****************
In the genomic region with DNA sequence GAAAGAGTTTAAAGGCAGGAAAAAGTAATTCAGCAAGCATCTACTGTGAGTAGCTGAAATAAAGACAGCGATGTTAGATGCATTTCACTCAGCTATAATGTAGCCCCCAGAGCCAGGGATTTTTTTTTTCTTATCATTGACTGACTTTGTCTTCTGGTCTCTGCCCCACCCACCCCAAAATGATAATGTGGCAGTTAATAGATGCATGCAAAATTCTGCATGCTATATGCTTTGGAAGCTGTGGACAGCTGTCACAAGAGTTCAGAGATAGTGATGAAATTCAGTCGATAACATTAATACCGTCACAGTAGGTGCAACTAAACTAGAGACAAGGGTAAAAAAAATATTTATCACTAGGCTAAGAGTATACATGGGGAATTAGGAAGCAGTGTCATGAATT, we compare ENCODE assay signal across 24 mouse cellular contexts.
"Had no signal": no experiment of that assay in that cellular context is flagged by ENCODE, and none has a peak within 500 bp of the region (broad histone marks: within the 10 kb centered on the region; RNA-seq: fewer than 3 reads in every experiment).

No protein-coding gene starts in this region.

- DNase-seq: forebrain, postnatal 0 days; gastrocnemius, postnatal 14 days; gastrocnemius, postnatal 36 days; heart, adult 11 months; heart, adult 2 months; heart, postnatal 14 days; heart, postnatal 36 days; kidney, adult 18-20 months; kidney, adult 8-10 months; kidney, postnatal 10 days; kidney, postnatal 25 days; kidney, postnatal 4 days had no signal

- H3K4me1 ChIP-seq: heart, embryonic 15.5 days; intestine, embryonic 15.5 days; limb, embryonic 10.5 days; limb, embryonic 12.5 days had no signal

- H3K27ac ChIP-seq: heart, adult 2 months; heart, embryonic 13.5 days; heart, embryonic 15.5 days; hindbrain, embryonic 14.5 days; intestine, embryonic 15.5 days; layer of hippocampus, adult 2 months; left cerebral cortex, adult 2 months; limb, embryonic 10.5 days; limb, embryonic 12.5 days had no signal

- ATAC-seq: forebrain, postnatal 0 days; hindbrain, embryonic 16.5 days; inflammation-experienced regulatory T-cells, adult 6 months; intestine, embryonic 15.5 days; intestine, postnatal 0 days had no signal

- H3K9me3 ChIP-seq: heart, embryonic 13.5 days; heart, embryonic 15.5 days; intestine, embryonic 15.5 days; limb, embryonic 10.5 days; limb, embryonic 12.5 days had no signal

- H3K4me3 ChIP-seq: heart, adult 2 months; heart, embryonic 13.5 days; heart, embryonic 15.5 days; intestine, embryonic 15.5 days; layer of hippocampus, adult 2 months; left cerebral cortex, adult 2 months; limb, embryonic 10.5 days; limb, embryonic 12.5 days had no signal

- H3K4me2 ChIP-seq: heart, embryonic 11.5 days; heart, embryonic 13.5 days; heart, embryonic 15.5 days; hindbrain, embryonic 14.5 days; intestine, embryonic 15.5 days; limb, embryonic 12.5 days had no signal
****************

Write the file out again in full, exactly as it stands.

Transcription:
In the genomic region with DNA sequence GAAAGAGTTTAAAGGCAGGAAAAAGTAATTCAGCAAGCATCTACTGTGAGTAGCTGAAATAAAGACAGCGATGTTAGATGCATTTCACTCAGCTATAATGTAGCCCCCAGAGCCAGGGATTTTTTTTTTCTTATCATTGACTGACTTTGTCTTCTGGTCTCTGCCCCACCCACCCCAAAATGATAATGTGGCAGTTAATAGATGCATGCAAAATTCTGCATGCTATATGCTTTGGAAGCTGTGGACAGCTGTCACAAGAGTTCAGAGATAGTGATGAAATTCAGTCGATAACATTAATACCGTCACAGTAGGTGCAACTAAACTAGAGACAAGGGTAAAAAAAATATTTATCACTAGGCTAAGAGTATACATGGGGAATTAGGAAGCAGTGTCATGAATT, we compare ENCODE assay signal across 24 mouse cellular contexts.
"Had no signal": no experiment of that assay in that cellular context is flagged by ENCODE, and none has a peak within 500 bp of the region (broad histone marks: within the 10 kb centered on the region; RNA-seq: fewer than 3 reads in every experiment).

No protein-coding gene starts in this region.

- DNase-seq: forebrain, postnatal 0 days; gastrocnemius, postnatal 14 days; gastrocnemius, postnatal 36 days; heart, adult 11 months; heart, adult 2 months; heart, postnatal 14 days; heart, postnatal 36 days; kidney, adult 18-20 months; kidney, adult 8-10 months; kidney, postnatal 10 days; kidney, postnatal 25 days; kidney, postnatal 4 days had no signal

- H3K4me1 ChIP-seq: heart, embryonic 15.5 days; intestine, embryonic 15.5 days; limb, embryonic 10.5 days; limb, embryonic 12.5 days had no signal

- H3K27ac ChIP-seq: heart, adult 2 months; heart, embryonic 13.5 days; heart, embryonic 15.5 days; hindbrain, embryonic 14.5 days; intestine, embryonic 15.5 days; layer of hippocampus, adult 2 months; left cerebral cortex, adult 2 months; limb, embryonic 10.5 days; limb, embryonic 12.5 days had no signal

- ATAC-seq: forebrain, postnatal 0 days; hindbrain, embryonic 16.5 days; inflammation-experienced regulatory T-cells, adult 6 months; intestine, embryonic 15.5 days; intestine, postnatal 0 days had no signal

- H3K9me3 ChIP-seq: heart, embryonic 13.5 days; heart, embryonic 15.5 days; intestine, embryonic 15.5 days; limb, embryonic 10.5 days; limb, embryonic 12.5 days had no signal

- H3K4me3 ChIP-seq: heart, adult 2 months; heart, embryonic 13.5 days; heart, embryonic 15.5 days; intestine, embryonic 15.5 days; layer of hippocampus, adult 2 months; left cerebral cortex, adult 2 months; limb, embryonic 10.5 days; limb, embryonic 12.5 days had no signal

- H3K4me2 ChIP-seq: heart, embryonic 11.5 days; heart, embryonic 13.5 days; heart, embryonic 15.5 days; hindbrain, embryonic 14.5 days; intestine, embryonic 15.5 days; limb, embryonic 12.5 days had no signal